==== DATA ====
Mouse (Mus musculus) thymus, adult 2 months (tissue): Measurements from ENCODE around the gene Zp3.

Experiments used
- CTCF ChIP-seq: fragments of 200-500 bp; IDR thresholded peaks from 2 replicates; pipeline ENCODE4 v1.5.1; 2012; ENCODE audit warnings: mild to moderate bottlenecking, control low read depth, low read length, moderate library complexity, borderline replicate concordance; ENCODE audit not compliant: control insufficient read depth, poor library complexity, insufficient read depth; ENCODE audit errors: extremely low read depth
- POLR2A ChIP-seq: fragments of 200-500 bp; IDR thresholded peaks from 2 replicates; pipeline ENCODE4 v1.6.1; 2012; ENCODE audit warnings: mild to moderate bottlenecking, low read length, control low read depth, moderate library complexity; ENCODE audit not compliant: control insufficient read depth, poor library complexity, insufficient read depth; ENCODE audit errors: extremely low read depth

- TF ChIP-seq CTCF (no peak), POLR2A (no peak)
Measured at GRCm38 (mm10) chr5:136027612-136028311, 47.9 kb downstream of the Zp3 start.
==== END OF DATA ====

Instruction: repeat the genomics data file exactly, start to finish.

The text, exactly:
Mouse (Mus musculus) thymus, adult 2 months (tissue): Measurements from ENCODE around the gene Zp3.

Experiments used
- CTCF ChIP-seq: fragments of 200-500 bp; IDR thresholded peaks from 2 replicates; pipeline ENCODE4 v1.5.1; 2012; ENCODE audit warnings: mild to moderate bottlenecking, control low read depth, low read length, moderate library complexity, borderline replicate concordance; ENCODE audit not compliant: control insufficient read depth, poor library complexity, insufficient read depth; ENCODE audit errors: extremely low read depth
- POLR2A ChIP-seq: fragments of 200-500 bp; IDR thresholded peaks from 2 replicates; pipeline ENCODE4 v1.6.1; 2012; ENCODE audit warnings: mild to moderate bottlenecking, low read length, control low read depth, moderate library complexity; ENCODE audit not compliant: control insufficient read depth, poor library complexity, insufficient read depth; ENCODE audit errors: extremely low read depth

- TF ChIP-seq CTCF (no peak), POLR2A (no peak)
Measured at GRCm38 (mm10) chr5:136027612-136028311, 47.9 kb downstream of the Zp3 start.